JPMA refutes media reports about dangers of baby bottle materials
MT. LAUREL, N.J. The media has been asked by the Juvenile Products Manufacturers Association to halt stories with claims of purported negative health effects from using baby products containing bisphenol A (BPA). JPMA claims that statements of ill health linked to items containing BPA are often misleading and frighten consumers.
According to JPMA, research has shown that when used properly, products made with BPA do not pose a health threat.
Robert Waller, Jr., the president of JPMA, said, “JPMA is extremely disappointed in the media for speculating that Health Canada’s assessment of BPA would recommend labeling the chemical a dangerous substance, when in fact the report has not even been issued yet.”
Claims in the media have stated that risk may come from the plastic shields on pacifiers, parts of baby bottles or sippy cups being broken down or chewed, and then ingested with food or saliva. Scientific findings indicate that BPA may cause estrogenic effects in laboratory animals, and so concerns about the safety of baby products, especially bottles, has been under scrutiny.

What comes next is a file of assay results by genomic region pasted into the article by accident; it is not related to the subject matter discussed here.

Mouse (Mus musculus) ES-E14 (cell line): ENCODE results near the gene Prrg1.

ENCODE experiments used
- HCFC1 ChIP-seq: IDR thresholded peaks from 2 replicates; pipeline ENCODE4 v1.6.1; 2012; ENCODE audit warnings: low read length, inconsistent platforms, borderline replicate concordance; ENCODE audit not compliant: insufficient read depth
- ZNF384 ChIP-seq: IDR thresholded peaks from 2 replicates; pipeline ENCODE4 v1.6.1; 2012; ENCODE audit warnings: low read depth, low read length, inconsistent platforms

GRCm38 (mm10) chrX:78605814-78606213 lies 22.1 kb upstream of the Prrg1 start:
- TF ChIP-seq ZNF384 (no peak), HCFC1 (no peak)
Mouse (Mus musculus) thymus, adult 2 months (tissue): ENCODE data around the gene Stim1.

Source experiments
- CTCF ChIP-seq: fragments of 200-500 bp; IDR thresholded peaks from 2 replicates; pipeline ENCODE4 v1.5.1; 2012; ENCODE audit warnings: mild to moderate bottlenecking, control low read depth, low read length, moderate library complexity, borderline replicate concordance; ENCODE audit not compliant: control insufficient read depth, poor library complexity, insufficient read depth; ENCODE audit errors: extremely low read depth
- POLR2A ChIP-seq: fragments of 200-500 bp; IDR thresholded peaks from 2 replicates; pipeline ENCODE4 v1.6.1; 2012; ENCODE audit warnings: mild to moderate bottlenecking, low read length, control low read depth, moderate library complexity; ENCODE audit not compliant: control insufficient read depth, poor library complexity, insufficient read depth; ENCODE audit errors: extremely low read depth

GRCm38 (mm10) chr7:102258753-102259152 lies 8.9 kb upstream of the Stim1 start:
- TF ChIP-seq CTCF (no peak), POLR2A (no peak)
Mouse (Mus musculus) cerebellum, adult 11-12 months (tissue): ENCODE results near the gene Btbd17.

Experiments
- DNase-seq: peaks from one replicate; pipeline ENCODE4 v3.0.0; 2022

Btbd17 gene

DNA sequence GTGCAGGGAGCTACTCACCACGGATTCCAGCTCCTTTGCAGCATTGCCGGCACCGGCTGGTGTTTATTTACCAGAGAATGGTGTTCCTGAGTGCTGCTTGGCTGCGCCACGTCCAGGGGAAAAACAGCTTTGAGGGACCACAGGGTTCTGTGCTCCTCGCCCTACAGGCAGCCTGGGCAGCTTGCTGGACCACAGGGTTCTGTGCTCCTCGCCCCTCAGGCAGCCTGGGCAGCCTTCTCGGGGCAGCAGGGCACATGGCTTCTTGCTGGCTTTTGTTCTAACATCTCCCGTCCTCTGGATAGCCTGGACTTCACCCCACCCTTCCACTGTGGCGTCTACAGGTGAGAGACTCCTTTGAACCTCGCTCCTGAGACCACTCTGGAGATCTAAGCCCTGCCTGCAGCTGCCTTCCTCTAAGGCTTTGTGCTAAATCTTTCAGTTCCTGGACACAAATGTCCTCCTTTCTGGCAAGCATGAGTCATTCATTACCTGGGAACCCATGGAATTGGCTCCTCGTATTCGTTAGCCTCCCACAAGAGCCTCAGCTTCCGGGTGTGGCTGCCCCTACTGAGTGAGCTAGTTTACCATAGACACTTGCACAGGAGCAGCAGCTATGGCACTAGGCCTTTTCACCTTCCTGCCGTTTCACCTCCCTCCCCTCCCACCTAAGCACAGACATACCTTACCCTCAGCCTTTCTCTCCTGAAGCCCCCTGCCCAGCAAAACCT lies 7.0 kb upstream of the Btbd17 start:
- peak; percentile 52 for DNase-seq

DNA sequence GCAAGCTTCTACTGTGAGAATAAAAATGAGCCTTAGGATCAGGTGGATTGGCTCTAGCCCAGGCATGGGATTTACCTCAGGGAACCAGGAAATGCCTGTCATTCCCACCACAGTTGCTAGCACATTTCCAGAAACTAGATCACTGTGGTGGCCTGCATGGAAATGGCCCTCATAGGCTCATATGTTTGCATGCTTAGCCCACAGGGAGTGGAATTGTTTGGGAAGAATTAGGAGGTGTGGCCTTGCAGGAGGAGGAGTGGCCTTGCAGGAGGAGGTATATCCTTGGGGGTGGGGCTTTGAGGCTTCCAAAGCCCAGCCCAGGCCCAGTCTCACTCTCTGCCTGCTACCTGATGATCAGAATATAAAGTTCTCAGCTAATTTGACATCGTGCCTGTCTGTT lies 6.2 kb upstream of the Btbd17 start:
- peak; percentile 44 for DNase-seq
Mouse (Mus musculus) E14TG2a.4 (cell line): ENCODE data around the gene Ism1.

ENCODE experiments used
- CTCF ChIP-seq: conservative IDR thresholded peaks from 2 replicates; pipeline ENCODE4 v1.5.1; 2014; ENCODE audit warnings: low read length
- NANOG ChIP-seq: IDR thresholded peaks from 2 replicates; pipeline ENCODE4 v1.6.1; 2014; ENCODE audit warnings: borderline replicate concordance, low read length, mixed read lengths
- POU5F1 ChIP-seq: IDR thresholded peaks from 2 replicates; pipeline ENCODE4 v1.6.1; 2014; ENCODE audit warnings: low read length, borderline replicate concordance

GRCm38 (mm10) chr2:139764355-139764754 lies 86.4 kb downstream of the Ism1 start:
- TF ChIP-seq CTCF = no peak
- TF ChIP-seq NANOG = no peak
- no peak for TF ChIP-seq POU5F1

JPMA, whose mission is to educate consumers and industry professionals about juvenile products and safety, is referring consumers to its Web site, www.babybottles.org, for more information on BPA and related health findings.
Medicine Shoppe opens 100th in-store diabetes center
ST. LOUIS Medicine Shoppe International recently celebrated its 100th store operating a Specialized Care Center for diabetic patients. The centers offer education and counsel from pharmacists, who receive certification as diabetes managers, as well as products specifically for people with diabetes.
“There currently are nearly 15 million diagnosed cases of diabetes in the U.S., plus an estimated six million undiagnosed cases,” said Keith Cook, vice president of pharmacy solutions for MSI. “As this population grows, so too does the opportunity and challenge of helping customers with diabetes. People with diabetes need pharmacies where healthcare professionals can dedicate enough time to provide thorough education on proper diabetes management. It is our goal to be a destination for these individuals.”
In order for pharmacists to qualify as diabetes manager, they must pass an intensive certification program entitled “Pharmaceutical Care for Patients with Diabetes,” a program developed by the American Pharmacists Association and the American Association of Diabetes Educators.
Pharmaca acquires Seattle pharmacy
SEATTLE Pharmaca Integrative Pharmacy has acquired Morton’s Pharmacy in Seattle, a 46-year-old neighborhood store. The purchase is expected to be complete by the end of May and will bring Pharmaca’s store count to three in Seattle.
“I felt an obligation to sell to someone who would continue dedicated service to my loyal customers,” said Morton’s owner Bill McNary. “They [Pharmaca] are a good fit for this area of Seattle.”
Pharmaca, based in Boulder, Colo., opened its first store in Seattle in 2002 and a second in June 2007. The acquisition will give Pharmaca a total of 22 stores ranging from Seattle to Albuquerque, N.M.